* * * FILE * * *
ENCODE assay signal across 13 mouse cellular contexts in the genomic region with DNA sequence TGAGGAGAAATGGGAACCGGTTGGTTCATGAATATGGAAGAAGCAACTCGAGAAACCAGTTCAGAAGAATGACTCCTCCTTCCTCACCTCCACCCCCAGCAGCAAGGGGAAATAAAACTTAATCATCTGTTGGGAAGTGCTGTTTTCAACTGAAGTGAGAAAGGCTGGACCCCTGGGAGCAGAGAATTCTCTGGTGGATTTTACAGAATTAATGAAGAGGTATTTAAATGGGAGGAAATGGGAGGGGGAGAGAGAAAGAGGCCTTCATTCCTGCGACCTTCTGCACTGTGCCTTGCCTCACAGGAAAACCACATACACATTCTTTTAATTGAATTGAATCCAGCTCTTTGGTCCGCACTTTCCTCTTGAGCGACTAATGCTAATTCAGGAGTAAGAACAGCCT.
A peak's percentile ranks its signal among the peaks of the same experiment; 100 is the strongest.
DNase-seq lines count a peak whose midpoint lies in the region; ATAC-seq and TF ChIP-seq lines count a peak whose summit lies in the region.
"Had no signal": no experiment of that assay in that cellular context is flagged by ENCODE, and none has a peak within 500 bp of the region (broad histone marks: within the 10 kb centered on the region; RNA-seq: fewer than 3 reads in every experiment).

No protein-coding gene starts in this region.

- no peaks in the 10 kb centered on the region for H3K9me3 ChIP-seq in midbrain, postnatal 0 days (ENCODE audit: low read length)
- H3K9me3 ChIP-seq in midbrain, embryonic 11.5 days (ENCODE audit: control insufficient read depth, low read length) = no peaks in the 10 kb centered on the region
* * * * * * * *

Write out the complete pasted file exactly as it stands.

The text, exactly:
ENCODE assay signal across 13 mouse cellular contexts in the genomic region with DNA sequence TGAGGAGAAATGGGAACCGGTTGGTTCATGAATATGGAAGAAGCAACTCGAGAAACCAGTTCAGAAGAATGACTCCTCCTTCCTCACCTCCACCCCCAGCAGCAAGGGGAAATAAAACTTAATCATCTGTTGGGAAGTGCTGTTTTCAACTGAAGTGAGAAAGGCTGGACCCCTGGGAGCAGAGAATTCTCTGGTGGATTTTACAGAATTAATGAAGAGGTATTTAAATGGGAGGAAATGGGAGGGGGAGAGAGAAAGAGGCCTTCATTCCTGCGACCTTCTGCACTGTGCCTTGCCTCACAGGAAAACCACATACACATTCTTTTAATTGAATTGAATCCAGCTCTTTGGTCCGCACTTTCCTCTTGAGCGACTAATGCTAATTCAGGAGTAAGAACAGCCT.
A peak's percentile ranks its signal among the peaks of the same experiment; 100 is the strongest.
DNase-seq lines count a peak whose midpoint lies in the region; ATAC-seq and TF ChIP-seq lines count a peak whose summit lies in the region.
"Had no signal": no experiment of that assay in that cellular context is flagged by ENCODE, and none has a peak within 500 bp of the region (broad histone marks: within the 10 kb centered on the region; RNA-seq: fewer than 3 reads in every experiment).

No protein-coding gene starts in this region.

- no peaks in the 10 kb centered on the region for H3K9me3 ChIP-seq in midbrain, postnatal 0 days (ENCODE audit: low read length)
- H3K9me3 ChIP-seq in midbrain, embryonic 11.5 days (ENCODE audit: control insufficient read depth, low read length) = no peaks in the 10 kb centered on the region